The 1939 register from www.findmypast.co.uk has now been available for about 3 weeks. I have already used it on several occasions to help with clients research including two occasions where someones name has changed. The “exact” date of birth given by individuals and recorded in the register can be a great checking point against a birth certificate. But, how accurate are these dates? I don’t mean how accurate have they been transcribed, I mean do they tie in with the date of birth on an individuals birth certificate?
So far, I have got dates of birth for 13 individuals who I also have birth certificates for. Of this admittedly small sample 100% have the correct day and month. 84% have the correct year. Unsurprisingly it is the oldest individuals that have the wrong years of birth, and all are recorded as older than they really are.
What are you experiences? If anyone has some exact date I would love to compile some better statistics.
When undertaking research for my clients, or in my own study, I am always on the lookout for sources that add more than just vital events. Whilst having dates of birth, marriage and death etc. are very important, that don’t put meat on the bones of the story.
One unusual source that I have used on several occasions in my own research are justice of the peace diaries for various members of the Brockman Family, of Beachborough, Kent. The originals are at the British Library (Add MSS4259801) but the copies I viewed were on microfilm at what was the Centre for Kentish Studies in Maidstone, now at the Kent Library and Archives Centre in Maidstone.
The first concerns my 6th Great Grand Father, James Griggs (1735-1835) from an entry in 1760:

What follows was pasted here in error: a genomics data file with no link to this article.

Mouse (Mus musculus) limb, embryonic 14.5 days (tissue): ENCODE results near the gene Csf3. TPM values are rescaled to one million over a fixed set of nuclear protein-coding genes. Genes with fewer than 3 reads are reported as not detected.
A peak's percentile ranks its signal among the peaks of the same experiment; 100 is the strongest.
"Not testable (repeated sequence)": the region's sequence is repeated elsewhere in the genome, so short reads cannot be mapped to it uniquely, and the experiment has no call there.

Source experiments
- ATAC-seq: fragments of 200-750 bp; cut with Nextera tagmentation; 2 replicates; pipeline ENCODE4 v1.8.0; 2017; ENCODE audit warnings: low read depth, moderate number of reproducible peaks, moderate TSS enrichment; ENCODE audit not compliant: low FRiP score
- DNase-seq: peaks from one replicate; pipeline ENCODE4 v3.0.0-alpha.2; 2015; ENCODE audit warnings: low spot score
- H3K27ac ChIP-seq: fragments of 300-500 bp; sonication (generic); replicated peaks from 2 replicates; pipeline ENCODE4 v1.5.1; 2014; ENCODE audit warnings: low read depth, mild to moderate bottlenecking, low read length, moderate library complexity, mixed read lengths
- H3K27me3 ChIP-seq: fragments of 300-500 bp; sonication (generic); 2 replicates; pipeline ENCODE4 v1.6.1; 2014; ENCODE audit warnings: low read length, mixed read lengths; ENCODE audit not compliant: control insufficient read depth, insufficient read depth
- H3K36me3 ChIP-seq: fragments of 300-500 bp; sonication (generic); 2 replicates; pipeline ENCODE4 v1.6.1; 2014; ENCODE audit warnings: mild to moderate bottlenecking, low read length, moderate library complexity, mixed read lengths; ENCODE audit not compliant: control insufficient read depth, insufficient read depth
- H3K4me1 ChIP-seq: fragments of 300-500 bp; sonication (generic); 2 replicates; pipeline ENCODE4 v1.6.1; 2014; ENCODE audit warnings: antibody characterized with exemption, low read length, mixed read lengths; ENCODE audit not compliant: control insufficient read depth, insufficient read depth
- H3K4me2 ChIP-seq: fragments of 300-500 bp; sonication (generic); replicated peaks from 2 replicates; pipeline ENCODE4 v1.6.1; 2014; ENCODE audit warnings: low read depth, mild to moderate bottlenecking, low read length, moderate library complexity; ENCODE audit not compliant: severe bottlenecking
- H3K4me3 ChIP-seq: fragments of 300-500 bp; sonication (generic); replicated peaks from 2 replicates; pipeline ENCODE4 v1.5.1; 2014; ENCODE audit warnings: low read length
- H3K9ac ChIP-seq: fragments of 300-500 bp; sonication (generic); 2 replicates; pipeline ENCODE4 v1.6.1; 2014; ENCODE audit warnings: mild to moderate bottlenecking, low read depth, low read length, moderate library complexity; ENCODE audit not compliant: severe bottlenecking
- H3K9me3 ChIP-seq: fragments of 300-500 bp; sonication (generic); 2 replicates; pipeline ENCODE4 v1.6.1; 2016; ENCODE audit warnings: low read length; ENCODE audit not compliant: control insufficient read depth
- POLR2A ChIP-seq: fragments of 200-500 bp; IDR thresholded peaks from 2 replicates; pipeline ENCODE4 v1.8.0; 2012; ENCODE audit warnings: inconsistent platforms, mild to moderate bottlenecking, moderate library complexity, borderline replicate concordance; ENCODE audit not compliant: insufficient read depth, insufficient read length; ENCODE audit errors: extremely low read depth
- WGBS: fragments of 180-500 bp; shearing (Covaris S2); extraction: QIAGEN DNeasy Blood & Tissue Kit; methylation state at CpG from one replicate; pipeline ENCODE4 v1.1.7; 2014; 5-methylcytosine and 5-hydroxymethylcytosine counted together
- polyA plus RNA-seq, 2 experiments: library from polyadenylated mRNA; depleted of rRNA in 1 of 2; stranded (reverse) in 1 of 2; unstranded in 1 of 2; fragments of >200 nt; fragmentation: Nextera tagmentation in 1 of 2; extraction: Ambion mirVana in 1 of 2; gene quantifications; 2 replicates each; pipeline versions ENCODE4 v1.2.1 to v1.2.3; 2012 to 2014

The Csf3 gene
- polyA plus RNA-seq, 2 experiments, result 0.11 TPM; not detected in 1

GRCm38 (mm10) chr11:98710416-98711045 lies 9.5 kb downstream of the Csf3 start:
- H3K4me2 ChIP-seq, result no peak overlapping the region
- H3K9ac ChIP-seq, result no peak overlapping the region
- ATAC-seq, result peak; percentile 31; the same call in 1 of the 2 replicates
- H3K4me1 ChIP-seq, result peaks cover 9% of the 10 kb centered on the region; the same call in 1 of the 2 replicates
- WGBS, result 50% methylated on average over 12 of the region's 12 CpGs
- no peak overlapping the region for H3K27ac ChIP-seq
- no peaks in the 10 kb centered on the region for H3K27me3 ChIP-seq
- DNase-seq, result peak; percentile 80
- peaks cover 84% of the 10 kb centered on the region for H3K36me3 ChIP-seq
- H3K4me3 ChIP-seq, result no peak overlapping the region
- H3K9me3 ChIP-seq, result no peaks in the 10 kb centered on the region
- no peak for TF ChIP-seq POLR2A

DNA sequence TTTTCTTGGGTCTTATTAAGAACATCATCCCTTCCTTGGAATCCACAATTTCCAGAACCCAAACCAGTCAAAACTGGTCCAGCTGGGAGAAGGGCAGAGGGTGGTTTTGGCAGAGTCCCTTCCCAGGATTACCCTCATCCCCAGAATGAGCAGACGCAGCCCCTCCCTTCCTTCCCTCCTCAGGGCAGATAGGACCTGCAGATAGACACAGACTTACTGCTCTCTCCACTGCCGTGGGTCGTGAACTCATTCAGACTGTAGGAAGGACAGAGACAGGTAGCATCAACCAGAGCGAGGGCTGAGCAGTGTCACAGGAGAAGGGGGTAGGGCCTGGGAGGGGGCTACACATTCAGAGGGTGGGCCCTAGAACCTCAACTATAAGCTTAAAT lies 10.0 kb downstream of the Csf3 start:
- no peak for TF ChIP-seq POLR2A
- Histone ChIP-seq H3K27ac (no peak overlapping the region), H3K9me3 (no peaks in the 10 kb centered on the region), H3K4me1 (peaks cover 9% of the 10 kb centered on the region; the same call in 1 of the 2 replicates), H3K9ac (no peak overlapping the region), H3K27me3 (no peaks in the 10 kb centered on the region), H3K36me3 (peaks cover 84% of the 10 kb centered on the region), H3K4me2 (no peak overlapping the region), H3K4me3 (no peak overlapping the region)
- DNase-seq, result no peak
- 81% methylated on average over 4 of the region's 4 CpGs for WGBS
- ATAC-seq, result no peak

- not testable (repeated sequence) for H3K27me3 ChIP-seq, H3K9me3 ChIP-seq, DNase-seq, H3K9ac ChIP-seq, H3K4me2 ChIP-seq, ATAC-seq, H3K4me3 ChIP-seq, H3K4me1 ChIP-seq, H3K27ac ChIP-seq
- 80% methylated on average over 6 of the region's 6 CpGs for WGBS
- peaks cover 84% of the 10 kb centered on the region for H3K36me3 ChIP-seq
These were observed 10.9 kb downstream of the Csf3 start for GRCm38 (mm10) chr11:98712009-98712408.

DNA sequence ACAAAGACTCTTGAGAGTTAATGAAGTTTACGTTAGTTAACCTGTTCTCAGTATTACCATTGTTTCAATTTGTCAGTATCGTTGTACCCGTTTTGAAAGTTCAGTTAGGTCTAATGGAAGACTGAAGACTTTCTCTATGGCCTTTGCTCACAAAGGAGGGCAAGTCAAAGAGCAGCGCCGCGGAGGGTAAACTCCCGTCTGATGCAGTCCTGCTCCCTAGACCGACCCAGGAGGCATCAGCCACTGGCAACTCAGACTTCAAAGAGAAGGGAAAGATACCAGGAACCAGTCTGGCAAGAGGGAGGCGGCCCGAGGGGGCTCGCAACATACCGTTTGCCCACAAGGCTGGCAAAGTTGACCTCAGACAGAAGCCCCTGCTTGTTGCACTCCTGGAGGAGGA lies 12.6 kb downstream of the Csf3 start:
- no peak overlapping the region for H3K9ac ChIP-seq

“Xber 12 On complaint of Rd Haris Jam[e]s Griggs of Liminge [Lyminge] was seen
in his grounds wth ferretts & netts to take Rabbits, I grant a warr[an]t
to search his House &c for of same & to have hime before a Justice
Sd Jam[e]s Griggs was bro[ught] before me coonfessed it fact. I ordered
him to pay 5/. s he declared Francis Colley was with him
& had netts & Ferrets w[ic]h he carry’d away with him”
In contrast, James grandfather, William had made a complaint in 1727 on the other side of the law:
“Wm Griggs of Sellindge maketh Oath that last night after ye hour of nine his dwelling House in ye sd Parish was broke into and he misses from then sundry Mead to ye quantity of about a bushells as also a great Coat and further that a Lock was broke off from his stable door that when he came into that stable tis morning he horse was hot and wett and seem’d to have been rid in ye night as appeare further by ye saddle and bridle being wet and he has found such footsteps of a horse this morning that he has reason to suspect that said robbery may have been committed by Wm Barnes of Brabourne or Tho: Priggs of Hasting Lye or one or both of them, they being persons who have no livelyhood and of an ill reputation having been suspected of pilfering about the neighbourhood”.
Sorry for the bad spelling, I have remained faithful to the originals!